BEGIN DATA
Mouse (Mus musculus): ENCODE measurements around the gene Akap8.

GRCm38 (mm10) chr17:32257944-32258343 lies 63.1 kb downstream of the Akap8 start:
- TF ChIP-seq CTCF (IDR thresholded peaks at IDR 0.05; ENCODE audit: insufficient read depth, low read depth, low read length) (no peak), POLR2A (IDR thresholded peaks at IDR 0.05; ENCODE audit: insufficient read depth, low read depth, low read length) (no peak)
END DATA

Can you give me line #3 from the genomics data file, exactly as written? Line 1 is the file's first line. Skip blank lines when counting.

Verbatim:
- TF ChIP-seq CTCF (IDR thresholded peaks at IDR 0.05; ENCODE audit: insufficient read depth, low read depth, low read length) (no peak), POLR2A (IDR thresholded peaks at IDR 0.05; ENCODE audit: insufficient read depth, low read depth, low read length) (no peak)